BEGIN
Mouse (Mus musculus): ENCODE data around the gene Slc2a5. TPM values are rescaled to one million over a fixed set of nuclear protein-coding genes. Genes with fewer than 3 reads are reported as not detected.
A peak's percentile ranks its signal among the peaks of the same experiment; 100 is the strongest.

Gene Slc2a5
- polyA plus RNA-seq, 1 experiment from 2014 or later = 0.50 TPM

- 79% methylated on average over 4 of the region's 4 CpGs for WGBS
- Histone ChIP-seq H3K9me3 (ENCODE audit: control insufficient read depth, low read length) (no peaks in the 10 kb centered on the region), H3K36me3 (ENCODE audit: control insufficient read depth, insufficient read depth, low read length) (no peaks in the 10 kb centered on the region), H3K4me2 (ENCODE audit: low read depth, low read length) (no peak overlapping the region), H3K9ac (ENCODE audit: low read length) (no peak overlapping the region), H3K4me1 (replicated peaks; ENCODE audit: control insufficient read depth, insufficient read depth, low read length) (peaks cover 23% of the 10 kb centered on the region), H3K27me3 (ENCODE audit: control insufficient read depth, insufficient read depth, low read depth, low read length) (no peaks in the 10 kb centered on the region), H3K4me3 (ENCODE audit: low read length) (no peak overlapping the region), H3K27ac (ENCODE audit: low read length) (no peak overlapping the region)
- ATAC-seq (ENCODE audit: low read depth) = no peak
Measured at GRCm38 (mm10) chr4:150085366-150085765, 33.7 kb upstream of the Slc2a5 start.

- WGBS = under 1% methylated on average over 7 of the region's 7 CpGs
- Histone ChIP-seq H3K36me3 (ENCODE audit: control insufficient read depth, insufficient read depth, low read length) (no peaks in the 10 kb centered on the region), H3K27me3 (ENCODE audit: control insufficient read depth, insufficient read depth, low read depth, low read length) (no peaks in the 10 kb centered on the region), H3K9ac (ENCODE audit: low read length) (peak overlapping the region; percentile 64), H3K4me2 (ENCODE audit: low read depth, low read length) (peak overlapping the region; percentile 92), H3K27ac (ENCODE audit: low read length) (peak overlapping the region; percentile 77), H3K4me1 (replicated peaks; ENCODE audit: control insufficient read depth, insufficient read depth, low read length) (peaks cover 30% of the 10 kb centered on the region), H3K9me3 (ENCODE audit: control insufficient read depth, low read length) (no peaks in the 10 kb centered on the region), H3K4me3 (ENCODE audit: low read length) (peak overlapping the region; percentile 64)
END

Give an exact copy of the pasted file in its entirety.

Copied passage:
Mouse (Mus musculus): ENCODE data around the gene Slc2a5. TPM values are rescaled to one million over a fixed set of nuclear protein-coding genes. Genes with fewer than 3 reads are reported as not detected.
A peak's percentile ranks its signal among the peaks of the same experiment; 100 is the strongest.

Gene Slc2a5
- polyA plus RNA-seq, 1 experiment from 2014 or later = 0.50 TPM

- 79% methylated on average over 4 of the region's 4 CpGs for WGBS
- Histone ChIP-seq H3K9me3 (ENCODE audit: control insufficient read depth, low read length) (no peaks in the 10 kb centered on the region), H3K36me3 (ENCODE audit: control insufficient read depth, insufficient read depth, low read length) (no peaks in the 10 kb centered on the region), H3K4me2 (ENCODE audit: low read depth, low read length) (no peak overlapping the region), H3K9ac (ENCODE audit: low read length) (no peak overlapping the region), H3K4me1 (replicated peaks; ENCODE audit: control insufficient read depth, insufficient read depth, low read length) (peaks cover 23% of the 10 kb centered on the region), H3K27me3 (ENCODE audit: control insufficient read depth, insufficient read depth, low read depth, low read length) (no peaks in the 10 kb centered on the region), H3K4me3 (ENCODE audit: low read length) (no peak overlapping the region), H3K27ac (ENCODE audit: low read length) (no peak overlapping the region)
- ATAC-seq (ENCODE audit: low read depth) = no peak
Measured at GRCm38 (mm10) chr4:150085366-150085765, 33.7 kb upstream of the Slc2a5 start.

- WGBS = under 1% methylated on average over 7 of the region's 7 CpGs
- Histone ChIP-seq H3K36me3 (ENCODE audit: control insufficient read depth, insufficient read depth, low read length) (no peaks in the 10 kb centered on the region), H3K27me3 (ENCODE audit: control insufficient read depth, insufficient read depth, low read depth, low read length) (no peaks in the 10 kb centered on the region), H3K9ac (ENCODE audit: low read length) (peak overlapping the region; percentile 64), H3K4me2 (ENCODE audit: low read depth, low read length) (peak overlapping the region; percentile 92), H3K27ac (ENCODE audit: low read length) (peak overlapping the region; percentile 77), H3K4me1 (replicated peaks; ENCODE audit: control insufficient read depth, insufficient read depth, low read length) (peaks cover 30% of the 10 kb centered on the region), H3K9me3 (ENCODE audit: control insufficient read depth, low read length) (no peaks in the 10 kb centered on the region), H3K4me3 (ENCODE audit: low read length) (peak overlapping the region; percentile 64)